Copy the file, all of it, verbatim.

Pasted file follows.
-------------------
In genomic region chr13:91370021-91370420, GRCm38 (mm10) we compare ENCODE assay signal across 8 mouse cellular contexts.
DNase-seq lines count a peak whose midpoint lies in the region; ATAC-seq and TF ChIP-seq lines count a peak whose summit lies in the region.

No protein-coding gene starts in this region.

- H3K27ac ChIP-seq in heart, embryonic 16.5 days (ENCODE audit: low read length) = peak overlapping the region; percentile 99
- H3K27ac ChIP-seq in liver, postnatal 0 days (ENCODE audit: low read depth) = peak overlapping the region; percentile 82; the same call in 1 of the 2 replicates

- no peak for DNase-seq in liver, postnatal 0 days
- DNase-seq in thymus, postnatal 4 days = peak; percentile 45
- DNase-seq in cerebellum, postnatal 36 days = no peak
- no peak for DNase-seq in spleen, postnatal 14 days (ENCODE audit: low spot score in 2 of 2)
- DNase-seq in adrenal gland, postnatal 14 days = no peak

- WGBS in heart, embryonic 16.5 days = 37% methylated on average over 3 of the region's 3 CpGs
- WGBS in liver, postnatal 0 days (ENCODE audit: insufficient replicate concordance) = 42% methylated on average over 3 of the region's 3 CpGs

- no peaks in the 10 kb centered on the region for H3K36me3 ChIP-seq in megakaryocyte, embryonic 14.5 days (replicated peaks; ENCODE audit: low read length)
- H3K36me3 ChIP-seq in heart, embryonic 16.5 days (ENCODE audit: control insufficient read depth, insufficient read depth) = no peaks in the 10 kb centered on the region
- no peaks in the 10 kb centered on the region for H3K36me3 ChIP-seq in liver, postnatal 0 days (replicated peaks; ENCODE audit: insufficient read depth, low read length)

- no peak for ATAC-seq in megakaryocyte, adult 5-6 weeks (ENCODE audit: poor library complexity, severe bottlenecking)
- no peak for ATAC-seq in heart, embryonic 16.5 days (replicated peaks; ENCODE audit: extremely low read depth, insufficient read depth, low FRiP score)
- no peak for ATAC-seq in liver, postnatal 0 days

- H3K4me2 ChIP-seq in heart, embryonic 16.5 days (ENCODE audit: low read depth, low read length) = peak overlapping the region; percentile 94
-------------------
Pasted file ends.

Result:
In genomic region chr13:91370021-91370420, GRCm38 (mm10) we compare ENCODE assay signal across 8 mouse cellular contexts.
DNase-seq lines count a peak whose midpoint lies in the region; ATAC-seq and TF ChIP-seq lines count a peak whose summit lies in the region.

No protein-coding gene starts in this region.

- H3K27ac ChIP-seq in heart, embryonic 16.5 days (ENCODE audit: low read length) = peak overlapping the region; percentile 99
- H3K27ac ChIP-seq in liver, postnatal 0 days (ENCODE audit: low read depth) = peak overlapping the region; percentile 82; the same call in 1 of the 2 replicates

- no peak for DNase-seq in liver, postnatal 0 days
- DNase-seq in thymus, postnatal 4 days = peak; percentile 45
- DNase-seq in cerebellum, postnatal 36 days = no peak
- no peak for DNase-seq in spleen, postnatal 14 days (ENCODE audit: low spot score in 2 of 2)
- DNase-seq in adrenal gland, postnatal 14 days = no peak

- WGBS in heart, embryonic 16.5 days = 37% methylated on average over 3 of the region's 3 CpGs
- WGBS in liver, postnatal 0 days (ENCODE audit: insufficient replicate concordance) = 42% methylated on average over 3 of the region's 3 CpGs

- no peaks in the 10 kb centered on the region for H3K36me3 ChIP-seq in megakaryocyte, embryonic 14.5 days (replicated peaks; ENCODE audit: low read length)
- H3K36me3 ChIP-seq in heart, embryonic 16.5 days (ENCODE audit: control insufficient read depth, insufficient read depth) = no peaks in the 10 kb centered on the region
- no peaks in the 10 kb centered on the region for H3K36me3 ChIP-seq in liver, postnatal 0 days (replicated peaks; ENCODE audit: insufficient read depth, low read length)

- no peak for ATAC-seq in megakaryocyte, adult 5-6 weeks (ENCODE audit: poor library complexity, severe bottlenecking)
- no peak for ATAC-seq in heart, embryonic 16.5 days (replicated peaks; ENCODE audit: extremely low read depth, insufficient read depth, low FRiP score)
- no peak for ATAC-seq in liver, postnatal 0 days

- H3K4me2 ChIP-seq in heart, embryonic 16.5 days (ENCODE audit: low read depth, low read length) = peak overlapping the region; percentile 94